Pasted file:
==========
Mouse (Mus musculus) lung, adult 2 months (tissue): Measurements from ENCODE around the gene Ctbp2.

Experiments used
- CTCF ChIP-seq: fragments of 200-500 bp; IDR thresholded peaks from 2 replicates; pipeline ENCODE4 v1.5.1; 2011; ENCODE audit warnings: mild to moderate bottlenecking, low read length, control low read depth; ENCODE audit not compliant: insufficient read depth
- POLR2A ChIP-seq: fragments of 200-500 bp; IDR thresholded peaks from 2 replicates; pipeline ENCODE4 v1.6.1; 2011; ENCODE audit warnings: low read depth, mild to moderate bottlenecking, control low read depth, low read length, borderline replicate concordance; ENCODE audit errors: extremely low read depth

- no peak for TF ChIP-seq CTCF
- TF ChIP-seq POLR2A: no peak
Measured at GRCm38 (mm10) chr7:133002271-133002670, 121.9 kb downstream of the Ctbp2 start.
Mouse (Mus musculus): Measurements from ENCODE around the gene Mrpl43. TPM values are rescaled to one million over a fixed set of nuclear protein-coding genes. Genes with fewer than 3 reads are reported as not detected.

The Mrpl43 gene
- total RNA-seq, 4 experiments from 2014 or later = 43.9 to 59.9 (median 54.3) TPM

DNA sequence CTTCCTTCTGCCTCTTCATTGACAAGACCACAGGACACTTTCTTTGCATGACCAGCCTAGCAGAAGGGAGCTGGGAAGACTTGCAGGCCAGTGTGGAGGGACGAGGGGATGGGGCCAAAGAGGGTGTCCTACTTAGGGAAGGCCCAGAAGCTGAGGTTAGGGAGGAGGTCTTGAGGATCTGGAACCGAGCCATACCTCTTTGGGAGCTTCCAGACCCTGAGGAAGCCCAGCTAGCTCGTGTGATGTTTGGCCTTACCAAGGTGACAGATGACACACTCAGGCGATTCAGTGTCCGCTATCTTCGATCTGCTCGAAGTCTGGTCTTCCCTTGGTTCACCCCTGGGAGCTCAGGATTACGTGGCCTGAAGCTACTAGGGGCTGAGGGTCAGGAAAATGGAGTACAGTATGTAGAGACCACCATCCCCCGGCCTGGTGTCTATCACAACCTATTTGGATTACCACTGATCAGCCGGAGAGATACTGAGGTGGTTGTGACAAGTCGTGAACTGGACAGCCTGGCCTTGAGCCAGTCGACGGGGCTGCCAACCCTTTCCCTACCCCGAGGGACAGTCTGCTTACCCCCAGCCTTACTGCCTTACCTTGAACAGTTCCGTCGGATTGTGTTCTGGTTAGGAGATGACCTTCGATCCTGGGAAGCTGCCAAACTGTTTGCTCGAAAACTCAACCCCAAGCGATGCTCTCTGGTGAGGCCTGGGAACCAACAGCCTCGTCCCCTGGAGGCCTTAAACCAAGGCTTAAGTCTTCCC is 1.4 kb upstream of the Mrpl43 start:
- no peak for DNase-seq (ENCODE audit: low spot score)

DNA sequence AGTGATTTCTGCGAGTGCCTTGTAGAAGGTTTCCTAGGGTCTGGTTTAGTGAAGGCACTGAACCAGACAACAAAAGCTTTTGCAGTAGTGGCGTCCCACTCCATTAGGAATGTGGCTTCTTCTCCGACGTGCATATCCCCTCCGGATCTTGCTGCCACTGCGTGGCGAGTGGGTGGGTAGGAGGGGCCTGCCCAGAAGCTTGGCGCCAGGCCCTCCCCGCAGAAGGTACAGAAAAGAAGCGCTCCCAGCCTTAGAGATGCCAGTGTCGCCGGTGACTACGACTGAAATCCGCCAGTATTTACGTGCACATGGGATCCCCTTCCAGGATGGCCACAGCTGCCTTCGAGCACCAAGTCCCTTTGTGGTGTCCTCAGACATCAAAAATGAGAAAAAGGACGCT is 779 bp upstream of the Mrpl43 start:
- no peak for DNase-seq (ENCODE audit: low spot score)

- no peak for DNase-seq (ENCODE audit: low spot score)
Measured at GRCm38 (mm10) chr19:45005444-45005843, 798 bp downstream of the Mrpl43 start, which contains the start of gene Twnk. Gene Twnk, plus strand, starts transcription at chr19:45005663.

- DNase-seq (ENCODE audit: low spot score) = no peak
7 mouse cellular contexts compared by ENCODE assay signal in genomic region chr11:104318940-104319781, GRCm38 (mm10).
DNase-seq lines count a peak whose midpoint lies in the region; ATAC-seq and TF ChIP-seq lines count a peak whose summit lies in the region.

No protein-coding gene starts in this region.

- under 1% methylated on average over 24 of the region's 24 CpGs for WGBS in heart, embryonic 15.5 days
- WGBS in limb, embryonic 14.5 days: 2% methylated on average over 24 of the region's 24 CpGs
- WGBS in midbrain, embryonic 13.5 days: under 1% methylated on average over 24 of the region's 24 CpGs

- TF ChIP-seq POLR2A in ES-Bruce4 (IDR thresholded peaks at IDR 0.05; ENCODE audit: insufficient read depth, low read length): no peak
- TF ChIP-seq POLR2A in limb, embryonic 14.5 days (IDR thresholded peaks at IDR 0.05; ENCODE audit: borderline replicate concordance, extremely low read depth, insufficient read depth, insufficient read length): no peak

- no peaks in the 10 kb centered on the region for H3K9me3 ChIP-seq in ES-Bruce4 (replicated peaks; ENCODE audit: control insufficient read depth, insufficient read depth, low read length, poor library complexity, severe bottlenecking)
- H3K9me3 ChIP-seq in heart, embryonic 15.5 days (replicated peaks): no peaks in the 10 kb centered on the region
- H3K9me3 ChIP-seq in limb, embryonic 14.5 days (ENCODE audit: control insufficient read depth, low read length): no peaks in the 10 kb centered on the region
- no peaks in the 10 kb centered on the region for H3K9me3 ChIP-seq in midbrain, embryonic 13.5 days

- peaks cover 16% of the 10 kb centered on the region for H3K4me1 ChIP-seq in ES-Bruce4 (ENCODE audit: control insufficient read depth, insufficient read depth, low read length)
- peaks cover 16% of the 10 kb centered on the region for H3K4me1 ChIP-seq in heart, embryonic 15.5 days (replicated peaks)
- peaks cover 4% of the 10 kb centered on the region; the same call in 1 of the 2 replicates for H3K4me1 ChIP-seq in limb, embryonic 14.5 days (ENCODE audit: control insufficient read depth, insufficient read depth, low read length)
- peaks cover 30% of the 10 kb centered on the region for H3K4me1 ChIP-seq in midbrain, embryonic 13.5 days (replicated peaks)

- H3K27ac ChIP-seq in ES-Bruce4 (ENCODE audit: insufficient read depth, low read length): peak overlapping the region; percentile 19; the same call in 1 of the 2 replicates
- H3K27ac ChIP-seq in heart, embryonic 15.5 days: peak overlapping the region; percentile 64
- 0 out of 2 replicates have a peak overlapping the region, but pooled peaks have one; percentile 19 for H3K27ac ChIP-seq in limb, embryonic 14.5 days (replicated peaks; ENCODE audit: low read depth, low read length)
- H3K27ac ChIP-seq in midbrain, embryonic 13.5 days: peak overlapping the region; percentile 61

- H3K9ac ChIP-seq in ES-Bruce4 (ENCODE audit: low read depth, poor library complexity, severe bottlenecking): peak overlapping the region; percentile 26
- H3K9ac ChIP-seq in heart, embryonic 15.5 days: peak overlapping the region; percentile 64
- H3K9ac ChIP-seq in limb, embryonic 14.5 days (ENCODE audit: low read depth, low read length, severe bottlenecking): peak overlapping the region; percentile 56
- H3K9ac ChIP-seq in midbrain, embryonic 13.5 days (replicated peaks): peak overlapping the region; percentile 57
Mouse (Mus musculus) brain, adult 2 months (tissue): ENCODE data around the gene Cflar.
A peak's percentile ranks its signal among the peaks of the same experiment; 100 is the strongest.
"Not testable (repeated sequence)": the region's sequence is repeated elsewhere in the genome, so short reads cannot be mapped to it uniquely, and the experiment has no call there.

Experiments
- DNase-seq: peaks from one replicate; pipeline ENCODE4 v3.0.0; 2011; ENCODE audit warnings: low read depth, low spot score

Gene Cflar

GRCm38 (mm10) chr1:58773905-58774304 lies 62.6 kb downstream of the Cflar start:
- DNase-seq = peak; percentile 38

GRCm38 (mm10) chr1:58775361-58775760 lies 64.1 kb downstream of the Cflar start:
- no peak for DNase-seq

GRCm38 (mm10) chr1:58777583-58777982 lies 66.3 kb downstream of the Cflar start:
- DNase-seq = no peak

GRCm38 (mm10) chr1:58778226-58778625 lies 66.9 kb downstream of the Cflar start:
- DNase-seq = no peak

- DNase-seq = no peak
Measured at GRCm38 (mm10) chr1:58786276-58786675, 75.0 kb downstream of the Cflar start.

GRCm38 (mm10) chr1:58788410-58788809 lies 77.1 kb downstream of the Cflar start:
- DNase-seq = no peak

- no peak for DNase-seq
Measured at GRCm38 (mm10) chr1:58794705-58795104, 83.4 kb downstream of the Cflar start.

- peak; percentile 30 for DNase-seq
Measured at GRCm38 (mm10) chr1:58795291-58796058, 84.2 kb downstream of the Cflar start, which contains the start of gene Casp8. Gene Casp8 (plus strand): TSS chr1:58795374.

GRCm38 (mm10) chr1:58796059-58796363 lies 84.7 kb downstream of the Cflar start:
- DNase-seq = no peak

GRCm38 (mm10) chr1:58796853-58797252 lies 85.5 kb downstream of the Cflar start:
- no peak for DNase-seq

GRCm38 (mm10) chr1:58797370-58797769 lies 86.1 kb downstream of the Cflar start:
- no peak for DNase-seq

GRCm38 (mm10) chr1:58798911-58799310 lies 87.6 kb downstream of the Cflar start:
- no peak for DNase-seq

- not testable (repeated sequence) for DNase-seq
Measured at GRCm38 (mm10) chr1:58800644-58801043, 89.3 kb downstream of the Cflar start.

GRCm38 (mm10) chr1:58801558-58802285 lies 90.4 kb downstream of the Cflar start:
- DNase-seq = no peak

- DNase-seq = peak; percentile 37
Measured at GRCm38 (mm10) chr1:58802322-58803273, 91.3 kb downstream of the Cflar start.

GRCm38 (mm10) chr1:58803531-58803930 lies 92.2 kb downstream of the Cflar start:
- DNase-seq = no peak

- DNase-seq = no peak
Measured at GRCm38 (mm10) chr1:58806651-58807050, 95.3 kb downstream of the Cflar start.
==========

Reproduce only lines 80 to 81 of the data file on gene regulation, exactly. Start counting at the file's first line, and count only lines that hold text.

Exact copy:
- DNase-seq = no peak
Measured at GRCm38 (mm10) chr1:58806651-58807050, 95.3 kb downstream of the Cflar start.